Functionally, it's just a pair of high tech hiking staffs. Some are adjustable in length; some are fixed length (just like a stick one picks up upon entry into the forest for use as a hiking staff).
They are typically made out of aluminum or carbon fiber and so are lighter than a wooden hiking staff. They typically come with padded handles/grips and many (other than the UL carbon-fiber ones which really don't require them) come with a wrist strap for supporting the wrist so that one doesn't have to grip tightly when using them.
They can be used without any kind of "basket" (sort of a slightly rounded circular disk or plate near the bottom) on some terrain, but often on muddy or rocky terrain a "basket" is placed 2"-3" above the tip to prevent the tip of the pole from sinking deeply in mud, or jamming into crevices in rocks. In snow, larger diameter baskets are used.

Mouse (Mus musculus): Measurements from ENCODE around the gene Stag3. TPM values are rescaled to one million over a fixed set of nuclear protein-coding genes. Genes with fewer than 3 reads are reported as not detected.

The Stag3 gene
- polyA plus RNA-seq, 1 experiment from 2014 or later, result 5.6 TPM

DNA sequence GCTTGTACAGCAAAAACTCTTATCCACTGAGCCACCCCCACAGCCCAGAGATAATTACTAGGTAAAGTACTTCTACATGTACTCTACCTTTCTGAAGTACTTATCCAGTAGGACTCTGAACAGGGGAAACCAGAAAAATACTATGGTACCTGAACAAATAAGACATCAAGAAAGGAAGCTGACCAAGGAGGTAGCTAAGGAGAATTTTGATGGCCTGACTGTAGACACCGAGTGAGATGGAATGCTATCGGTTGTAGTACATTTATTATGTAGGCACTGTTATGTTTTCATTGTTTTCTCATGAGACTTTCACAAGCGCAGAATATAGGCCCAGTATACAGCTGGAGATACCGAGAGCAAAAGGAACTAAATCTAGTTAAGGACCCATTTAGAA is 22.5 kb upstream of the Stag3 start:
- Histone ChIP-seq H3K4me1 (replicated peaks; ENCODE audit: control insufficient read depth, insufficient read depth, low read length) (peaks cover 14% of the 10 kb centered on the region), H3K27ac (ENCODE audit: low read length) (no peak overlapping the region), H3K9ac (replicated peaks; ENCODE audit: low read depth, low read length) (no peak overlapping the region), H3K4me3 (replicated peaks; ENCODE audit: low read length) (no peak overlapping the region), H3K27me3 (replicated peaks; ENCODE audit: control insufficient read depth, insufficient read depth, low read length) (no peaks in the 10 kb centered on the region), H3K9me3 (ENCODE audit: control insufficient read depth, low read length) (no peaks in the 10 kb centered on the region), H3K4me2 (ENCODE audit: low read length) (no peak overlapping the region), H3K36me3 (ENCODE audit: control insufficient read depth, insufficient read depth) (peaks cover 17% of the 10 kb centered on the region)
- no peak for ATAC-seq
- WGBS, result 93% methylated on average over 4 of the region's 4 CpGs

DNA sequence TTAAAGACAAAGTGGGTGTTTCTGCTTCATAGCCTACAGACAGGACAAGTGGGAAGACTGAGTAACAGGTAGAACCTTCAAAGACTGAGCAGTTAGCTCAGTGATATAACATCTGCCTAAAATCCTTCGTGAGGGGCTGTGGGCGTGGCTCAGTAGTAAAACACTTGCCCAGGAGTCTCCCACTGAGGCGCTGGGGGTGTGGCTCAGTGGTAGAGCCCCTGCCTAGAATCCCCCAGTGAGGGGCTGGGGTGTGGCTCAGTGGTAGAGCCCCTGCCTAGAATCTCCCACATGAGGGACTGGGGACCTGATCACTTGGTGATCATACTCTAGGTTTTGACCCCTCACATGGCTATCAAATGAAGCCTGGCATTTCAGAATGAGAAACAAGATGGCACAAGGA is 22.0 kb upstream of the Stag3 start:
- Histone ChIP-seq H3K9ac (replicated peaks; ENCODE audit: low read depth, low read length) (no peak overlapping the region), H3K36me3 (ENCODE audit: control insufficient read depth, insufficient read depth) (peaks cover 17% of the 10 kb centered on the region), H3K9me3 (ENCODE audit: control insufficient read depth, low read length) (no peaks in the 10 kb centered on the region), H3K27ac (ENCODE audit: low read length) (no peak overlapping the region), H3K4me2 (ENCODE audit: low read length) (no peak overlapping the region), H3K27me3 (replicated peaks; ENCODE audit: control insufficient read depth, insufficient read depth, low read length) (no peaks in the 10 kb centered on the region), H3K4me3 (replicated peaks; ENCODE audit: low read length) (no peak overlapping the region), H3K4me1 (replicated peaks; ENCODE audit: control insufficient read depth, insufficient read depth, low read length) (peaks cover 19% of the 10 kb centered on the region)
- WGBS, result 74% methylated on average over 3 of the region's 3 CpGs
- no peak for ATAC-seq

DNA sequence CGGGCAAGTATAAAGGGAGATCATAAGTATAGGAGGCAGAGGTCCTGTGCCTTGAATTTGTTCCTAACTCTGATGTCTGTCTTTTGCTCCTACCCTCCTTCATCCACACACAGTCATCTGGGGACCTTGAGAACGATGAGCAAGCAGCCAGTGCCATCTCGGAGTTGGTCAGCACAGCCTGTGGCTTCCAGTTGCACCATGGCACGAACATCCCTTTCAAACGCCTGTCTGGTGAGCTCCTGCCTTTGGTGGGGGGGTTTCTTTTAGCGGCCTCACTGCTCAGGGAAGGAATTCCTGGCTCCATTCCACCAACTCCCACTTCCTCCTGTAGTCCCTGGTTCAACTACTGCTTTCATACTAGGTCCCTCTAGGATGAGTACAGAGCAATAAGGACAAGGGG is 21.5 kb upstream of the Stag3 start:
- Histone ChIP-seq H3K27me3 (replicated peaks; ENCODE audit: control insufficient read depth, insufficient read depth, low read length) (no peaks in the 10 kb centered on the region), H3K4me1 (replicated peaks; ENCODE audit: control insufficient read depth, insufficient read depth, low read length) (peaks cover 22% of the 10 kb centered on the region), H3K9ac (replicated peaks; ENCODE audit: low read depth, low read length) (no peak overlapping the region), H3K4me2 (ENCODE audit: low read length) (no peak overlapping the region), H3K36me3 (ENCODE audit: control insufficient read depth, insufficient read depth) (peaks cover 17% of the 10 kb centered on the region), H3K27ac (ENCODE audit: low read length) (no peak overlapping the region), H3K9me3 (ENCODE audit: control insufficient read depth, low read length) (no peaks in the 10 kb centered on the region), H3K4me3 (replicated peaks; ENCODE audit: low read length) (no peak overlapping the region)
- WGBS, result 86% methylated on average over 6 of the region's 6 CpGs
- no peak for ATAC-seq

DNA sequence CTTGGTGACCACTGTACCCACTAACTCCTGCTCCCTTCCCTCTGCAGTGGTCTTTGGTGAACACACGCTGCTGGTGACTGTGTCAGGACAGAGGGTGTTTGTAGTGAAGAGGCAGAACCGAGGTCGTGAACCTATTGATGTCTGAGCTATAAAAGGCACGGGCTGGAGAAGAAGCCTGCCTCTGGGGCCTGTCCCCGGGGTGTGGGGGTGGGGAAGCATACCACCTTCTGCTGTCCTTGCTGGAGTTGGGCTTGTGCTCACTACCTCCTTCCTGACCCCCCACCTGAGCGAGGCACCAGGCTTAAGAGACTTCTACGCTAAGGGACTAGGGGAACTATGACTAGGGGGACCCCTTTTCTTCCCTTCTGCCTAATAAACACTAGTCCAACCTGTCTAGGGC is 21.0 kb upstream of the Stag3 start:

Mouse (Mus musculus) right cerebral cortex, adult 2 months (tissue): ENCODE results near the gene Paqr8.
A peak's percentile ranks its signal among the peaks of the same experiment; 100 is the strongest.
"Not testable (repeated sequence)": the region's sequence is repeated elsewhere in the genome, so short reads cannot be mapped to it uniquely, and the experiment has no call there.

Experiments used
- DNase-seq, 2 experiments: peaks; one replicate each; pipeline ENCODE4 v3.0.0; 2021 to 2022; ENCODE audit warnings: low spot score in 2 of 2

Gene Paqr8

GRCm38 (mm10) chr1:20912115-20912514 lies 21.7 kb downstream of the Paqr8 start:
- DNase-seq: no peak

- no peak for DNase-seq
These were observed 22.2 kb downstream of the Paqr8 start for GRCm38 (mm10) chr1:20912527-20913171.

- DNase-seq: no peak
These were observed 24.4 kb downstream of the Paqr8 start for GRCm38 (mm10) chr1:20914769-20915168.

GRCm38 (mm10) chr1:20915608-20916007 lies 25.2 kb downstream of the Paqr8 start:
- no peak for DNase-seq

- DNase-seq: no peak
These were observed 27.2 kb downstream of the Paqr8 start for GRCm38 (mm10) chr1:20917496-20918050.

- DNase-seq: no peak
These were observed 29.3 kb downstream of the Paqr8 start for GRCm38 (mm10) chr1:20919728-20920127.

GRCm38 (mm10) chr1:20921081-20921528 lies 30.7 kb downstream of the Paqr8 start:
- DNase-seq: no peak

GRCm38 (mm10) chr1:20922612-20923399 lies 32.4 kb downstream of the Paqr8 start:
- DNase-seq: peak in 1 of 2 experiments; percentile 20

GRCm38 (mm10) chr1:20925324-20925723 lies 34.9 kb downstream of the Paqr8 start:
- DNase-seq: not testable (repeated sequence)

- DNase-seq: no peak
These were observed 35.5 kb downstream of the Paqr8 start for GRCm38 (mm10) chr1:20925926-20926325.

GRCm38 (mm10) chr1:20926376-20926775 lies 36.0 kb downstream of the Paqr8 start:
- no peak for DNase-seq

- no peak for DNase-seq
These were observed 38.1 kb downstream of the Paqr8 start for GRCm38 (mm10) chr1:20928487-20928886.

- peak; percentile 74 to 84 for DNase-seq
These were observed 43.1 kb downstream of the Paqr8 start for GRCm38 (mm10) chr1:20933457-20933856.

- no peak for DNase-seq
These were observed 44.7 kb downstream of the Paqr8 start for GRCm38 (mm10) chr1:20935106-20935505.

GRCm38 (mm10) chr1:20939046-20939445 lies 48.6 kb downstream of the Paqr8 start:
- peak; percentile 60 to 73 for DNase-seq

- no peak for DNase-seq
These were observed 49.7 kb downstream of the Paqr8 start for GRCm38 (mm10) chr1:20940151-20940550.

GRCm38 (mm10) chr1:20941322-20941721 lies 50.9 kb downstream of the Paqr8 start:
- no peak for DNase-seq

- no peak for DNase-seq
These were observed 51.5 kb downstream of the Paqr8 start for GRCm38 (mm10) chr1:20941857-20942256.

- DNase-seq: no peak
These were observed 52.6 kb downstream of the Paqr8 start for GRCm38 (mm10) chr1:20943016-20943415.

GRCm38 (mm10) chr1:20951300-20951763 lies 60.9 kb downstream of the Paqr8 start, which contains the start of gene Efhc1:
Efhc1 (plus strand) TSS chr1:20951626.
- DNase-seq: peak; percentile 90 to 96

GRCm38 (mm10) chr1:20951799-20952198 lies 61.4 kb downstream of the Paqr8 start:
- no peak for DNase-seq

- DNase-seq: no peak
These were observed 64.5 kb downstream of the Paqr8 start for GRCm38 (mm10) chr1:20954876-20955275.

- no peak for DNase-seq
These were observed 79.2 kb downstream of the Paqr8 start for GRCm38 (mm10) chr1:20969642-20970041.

Tips are generally made of carbide so that the poles grip many types of surfaces, though some people prefer to use rubber tips to avoid damage to rocks, lichens, plants, etc. as well as to reduce damage to the trail surface.
Some people like to use just one, most people use them in pairs.
They help to transfer some of the work done by the muscle groups of the lower body to the upper body and so reduce long term fatigue of the muscles of the lower body, enabling one to hike either faster, farther, or both.
Furthermore, they greatly assist in balance on difficult terrain, as well as ascents, and reduce shock to the knee joints on descents.
But if you currently use a hiking staff, you are familiar with these benefits already.
Some people use them for double duty and use them to pitch their tarp or tarptent style shelter at the end of the day.